for another act that bowed out. The act that bowed out was The Vanilla Fudge. So, we come in to replace The Vanilla Fudge. Now, if you were going to a concert to hear
The Vanilla Fudge and you heard The 1910 Fruitgum Company was going to appear in there instead, how happy would you be about that?
Q - In the ‘60s, they put different styles of music on the same bill. Bill Graham was famous for doing that.
A - Well, this particular show it wasn’t multiple acts. It was one act. It wasn’t like we replaced a slot in a multi-act show. We were
the only act. (laughs)
Q - How did you go over?
A - Well, it’s kind of funny. As soon as the emcee, who happened to be a local DJ who was very popular in that area, announced
the fact The Vanilla Fudge wouldn’t be there, there were groans. Then he said we were going to replace them, then there were even louder groans and boos and
hisses…the whole nine yards. The DJ basically started yelling at ‘em, “What’s the matter with you people? C’mon! These guys are here! They were gracious enough to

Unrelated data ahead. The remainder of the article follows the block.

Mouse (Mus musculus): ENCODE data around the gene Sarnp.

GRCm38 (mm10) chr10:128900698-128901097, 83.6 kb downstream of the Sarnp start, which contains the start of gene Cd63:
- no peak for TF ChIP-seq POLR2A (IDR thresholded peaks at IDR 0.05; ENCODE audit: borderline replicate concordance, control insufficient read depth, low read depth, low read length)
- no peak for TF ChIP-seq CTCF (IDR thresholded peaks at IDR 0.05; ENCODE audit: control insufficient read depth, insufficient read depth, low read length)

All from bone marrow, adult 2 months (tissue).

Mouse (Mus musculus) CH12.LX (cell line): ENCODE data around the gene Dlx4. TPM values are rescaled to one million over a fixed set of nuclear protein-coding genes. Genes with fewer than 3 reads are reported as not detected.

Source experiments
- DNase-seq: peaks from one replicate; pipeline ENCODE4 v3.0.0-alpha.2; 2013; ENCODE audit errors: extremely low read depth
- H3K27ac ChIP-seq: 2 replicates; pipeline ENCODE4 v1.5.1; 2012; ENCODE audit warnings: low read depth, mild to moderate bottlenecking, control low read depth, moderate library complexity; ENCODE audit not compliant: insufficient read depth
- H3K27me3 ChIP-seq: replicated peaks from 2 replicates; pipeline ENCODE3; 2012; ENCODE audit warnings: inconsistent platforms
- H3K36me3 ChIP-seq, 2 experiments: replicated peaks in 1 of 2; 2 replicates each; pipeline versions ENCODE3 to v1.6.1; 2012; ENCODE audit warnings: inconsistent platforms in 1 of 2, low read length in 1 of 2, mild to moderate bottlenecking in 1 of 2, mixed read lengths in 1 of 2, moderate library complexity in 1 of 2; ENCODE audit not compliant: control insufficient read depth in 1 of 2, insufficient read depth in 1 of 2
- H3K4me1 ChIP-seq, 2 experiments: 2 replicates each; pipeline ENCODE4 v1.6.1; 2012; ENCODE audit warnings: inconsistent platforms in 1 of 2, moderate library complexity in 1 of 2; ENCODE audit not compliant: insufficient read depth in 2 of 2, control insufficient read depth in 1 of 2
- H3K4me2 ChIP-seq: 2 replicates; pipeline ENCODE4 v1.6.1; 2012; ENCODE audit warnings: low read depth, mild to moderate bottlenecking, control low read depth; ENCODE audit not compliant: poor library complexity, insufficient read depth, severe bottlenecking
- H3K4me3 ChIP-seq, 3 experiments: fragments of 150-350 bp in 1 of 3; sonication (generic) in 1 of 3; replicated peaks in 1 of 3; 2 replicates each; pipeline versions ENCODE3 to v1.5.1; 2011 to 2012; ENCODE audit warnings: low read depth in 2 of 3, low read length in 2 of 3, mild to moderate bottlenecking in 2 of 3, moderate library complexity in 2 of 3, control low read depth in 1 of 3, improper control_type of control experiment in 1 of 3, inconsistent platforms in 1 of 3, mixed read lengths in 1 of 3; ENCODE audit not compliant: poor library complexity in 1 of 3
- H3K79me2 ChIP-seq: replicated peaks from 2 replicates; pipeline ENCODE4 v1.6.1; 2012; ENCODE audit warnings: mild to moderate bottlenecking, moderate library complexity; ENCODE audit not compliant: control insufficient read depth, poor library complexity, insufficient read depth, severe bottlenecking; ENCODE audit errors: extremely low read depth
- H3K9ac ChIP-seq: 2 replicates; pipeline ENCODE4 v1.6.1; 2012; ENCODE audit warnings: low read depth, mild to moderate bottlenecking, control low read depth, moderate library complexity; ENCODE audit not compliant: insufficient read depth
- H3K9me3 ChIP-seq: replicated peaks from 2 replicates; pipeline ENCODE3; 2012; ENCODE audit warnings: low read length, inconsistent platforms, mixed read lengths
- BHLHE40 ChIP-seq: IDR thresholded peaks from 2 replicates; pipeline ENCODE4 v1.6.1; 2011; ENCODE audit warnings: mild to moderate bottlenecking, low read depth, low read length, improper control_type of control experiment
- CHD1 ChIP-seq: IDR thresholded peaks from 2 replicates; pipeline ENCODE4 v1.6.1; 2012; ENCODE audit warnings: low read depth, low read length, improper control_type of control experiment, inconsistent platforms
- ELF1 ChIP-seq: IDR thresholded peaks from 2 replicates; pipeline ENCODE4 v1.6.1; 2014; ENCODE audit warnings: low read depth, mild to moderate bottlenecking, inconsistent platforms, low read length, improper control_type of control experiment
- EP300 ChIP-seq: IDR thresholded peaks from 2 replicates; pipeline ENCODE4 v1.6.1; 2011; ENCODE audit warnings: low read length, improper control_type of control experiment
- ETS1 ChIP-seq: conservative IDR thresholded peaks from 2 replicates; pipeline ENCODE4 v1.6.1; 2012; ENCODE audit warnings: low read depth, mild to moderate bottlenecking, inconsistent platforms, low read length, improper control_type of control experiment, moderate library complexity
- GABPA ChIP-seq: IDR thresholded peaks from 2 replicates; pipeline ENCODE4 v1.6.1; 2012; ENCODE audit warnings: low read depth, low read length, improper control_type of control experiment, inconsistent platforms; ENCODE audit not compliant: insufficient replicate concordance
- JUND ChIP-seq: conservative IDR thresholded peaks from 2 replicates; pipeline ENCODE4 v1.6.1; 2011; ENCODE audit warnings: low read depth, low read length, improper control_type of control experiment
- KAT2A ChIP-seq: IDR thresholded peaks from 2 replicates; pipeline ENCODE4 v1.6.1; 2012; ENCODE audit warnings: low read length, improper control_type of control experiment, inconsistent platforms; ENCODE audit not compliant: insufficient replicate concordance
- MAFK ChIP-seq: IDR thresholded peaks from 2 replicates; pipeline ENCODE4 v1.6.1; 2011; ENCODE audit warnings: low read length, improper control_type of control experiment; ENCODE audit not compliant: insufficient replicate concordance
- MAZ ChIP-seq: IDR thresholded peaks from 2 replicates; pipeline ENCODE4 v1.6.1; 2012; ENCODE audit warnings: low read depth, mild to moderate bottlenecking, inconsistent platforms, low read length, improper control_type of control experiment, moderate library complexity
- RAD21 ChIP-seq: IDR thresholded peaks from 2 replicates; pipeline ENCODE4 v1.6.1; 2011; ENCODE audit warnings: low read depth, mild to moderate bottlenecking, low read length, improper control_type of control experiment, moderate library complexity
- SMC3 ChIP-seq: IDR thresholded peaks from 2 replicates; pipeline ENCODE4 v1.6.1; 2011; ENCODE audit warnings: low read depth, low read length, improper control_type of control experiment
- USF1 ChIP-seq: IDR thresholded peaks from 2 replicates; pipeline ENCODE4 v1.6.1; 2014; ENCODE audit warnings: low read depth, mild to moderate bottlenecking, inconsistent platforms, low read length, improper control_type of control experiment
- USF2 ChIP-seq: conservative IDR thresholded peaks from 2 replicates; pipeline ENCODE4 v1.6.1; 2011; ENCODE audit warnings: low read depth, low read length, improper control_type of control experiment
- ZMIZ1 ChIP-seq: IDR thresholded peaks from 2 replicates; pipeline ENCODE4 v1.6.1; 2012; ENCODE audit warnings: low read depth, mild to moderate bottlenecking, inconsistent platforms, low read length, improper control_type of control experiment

come and try to give you a show. Alright, they’re not Vanilla Fudge. They are who they are. You’re here now. Why don’t you give ‘em a chance and see what they can do?”
And we brought the house down.
Q - Wow!
A - Because number one, we did a lot of great stuff and I told you before, that anybody going to see The Vanilla Fudge would’ve
enjoyed and number two, we did “You Keep Me Hangin’ On” exactly like The Vanilla Fudge, so they didn’t even miss hearing the song. (laughs) I have a newspaper article
that appeared the next day, talking about what a great success the concert was in spite of the fact that The Fruitgum Company replaced The Vanilla Fudge. (laughs)
Q - Since the band was around in the ‘60s, did you ever cross paths with The Beatles?
A - I did get to meet Ringo very briefly. Just to say “hi” and for a picture shoot, before one of his Ringo All Star Tour concerts when
he was in New York. So, that was kind of fun.
Q - Is there anyone else you toured with that I forgot to ask about?